NEWS ** 2 pages ** August 31, 2005
For Immediate Release
Contact: Chris Wood, VP for Conservation Programs, 703-284-9403
Steve Moyer, VP for Government Affairs, 703-284-9406
Conservation group sees new NOAA program as having “phenomenal potential to restore our home waters”
WASHINGTON – The national conservation organization Trout Unlimited (TU) today applauded the Department of Commerce’s creation of a grant program designed to remove barriers to fish passage in communities nationwide, calling it “a progressive initiative with phenomenal potential to restore our home waters.”
Announced at the White House Conference on Cooperative Conservation, the Open Rivers Initiative will provide funds through the National Oceanic and Atmospheric Administration (NOAA) to help towns tear down obsolete dams and improve the many culverts that block fish attempting to swim upstream.
“Given significant, secure and continued funding,” said Chris Wood, a TU vice president, “the Open Rivers Initiative could make a much-needed contribution to our nation’s overall aquatic health. We have seen the resurgence of life that followed dam removals in waters like Maine’s Georges and Wisconsin’s Onion Rivers, so we know that such efforts can lead to positive change. And we can’t wait to see the improvement in fish populations that will follow a series of small dam removal projects in communities country-wide.”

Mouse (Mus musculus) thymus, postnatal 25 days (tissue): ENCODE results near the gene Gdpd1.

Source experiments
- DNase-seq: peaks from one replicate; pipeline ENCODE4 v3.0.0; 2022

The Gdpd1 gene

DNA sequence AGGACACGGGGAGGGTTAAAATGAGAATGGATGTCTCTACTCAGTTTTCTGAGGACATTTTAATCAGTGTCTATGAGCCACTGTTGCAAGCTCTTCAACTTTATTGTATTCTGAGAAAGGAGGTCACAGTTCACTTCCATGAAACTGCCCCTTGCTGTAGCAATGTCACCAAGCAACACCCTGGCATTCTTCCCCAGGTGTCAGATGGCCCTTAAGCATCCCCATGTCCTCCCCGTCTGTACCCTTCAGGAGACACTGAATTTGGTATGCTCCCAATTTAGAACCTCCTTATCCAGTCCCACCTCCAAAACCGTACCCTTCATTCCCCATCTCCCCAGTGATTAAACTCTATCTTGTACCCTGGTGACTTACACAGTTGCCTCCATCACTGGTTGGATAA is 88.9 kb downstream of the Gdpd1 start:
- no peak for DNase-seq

NOAA estimates that there are 2.5 million dams across the country, many less than six feet tall and some up to 200 years old. The Open Rivers Initiative will target dams where community consensus and the dam owners support removal, the dam no longer serves a useful purpose, and removal will have the greatest benefit to anadromous fish like salmon, striped bass and shad.
“One of the beauties of this program is that it can address troubled stocks of native, sea-run fish while improving water quality and boosting local economies, by increasing the numbers of anglers and boaters drawn to an area,” Wood said.
The idea for the ORI originated in part from discussions held regarding the current plan for the removal of dams on Maine’s Penobscot River. Upon its completion, the Penobscot project stands to make a major contribution to the recovery of the endangered Atlantic salmon, shad and striped bass. “On the Penobscot, we created a replicable model for cooperative river restoration, and in the ORI, we anticipate and welcome the means for replicating the model over and over again,” Wood said.
Trout Unlimited is North America’s leading coldwater fisheries conservation organization, with more than 140,000 members dedicated to the protection and restoration of trout and salmon fisheries and their watersheds.